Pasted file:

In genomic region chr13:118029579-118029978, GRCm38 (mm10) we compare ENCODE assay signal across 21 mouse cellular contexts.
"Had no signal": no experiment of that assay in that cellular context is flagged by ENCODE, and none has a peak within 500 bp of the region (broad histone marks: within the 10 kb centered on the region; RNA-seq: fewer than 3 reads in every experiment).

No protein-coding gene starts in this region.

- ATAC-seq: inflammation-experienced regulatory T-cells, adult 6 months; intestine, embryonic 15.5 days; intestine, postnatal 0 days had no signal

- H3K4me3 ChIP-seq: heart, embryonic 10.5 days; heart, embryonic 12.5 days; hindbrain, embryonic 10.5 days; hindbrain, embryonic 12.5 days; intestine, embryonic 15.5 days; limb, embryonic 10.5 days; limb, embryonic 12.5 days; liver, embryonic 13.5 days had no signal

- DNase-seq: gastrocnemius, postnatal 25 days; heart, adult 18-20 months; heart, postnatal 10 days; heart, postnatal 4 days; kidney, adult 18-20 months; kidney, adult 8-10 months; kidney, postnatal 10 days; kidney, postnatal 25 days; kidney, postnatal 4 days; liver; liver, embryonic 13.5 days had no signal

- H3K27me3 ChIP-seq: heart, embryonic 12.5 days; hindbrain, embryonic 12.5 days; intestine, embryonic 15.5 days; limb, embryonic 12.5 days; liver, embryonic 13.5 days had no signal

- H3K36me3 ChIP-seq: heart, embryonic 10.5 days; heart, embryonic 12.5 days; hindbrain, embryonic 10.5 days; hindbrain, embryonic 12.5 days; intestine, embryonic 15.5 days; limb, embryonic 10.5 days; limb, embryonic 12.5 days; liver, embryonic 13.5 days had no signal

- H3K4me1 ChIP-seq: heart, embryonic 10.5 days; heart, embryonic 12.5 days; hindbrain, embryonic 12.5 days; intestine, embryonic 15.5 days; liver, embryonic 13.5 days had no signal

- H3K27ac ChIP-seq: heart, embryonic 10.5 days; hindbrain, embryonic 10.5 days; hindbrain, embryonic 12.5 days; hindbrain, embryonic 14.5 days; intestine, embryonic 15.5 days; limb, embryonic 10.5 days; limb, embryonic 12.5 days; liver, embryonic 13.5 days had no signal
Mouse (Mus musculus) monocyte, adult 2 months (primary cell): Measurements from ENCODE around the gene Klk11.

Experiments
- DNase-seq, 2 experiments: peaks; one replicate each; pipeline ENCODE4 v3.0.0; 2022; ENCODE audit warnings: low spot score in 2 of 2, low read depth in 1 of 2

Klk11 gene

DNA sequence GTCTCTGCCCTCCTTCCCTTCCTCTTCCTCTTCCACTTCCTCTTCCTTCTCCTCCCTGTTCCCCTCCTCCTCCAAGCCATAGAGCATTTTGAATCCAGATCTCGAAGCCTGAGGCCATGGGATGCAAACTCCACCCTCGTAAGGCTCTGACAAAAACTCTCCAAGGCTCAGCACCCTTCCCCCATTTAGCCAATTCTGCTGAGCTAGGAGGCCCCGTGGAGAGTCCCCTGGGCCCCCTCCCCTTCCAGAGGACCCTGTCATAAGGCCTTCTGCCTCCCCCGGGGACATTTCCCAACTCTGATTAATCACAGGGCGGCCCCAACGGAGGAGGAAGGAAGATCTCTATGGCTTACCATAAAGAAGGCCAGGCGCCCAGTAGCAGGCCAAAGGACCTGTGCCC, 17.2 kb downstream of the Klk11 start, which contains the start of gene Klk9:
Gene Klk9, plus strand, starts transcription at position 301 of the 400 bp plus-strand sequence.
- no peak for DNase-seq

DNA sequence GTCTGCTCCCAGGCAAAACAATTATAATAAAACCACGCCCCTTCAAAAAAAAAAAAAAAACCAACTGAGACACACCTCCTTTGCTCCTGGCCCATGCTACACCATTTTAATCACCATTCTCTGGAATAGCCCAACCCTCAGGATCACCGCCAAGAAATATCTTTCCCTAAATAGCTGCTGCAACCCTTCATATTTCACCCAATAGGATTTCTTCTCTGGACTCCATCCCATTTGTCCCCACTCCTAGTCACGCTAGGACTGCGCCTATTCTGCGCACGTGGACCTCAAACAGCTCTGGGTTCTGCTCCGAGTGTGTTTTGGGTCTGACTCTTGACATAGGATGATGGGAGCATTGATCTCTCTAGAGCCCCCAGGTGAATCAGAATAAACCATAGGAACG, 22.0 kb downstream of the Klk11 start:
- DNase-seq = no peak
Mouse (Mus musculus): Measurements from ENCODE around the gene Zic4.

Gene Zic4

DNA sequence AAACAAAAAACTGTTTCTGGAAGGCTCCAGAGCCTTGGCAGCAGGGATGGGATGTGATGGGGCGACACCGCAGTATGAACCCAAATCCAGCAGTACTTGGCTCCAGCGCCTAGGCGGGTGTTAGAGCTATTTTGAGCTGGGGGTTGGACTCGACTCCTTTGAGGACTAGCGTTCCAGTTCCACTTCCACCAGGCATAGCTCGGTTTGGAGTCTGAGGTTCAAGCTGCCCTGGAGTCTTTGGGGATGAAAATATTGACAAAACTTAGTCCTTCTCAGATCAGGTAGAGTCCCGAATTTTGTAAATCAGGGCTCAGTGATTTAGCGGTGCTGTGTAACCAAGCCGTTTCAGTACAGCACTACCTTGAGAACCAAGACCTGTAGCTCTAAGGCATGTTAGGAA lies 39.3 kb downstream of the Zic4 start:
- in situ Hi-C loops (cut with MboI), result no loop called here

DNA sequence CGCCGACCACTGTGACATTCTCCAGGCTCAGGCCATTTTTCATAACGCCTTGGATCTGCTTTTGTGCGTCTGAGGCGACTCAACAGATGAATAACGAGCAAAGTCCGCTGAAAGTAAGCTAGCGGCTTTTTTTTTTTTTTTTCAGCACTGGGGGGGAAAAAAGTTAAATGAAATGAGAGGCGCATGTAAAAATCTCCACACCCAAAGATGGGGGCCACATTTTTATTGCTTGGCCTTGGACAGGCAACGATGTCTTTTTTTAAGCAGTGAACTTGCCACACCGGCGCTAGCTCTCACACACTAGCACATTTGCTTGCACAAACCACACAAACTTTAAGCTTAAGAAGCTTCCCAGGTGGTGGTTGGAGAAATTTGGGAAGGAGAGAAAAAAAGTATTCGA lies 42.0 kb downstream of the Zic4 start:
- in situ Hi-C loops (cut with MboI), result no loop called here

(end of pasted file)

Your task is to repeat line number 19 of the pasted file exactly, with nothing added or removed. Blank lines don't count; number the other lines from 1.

- DNase-seq = no peak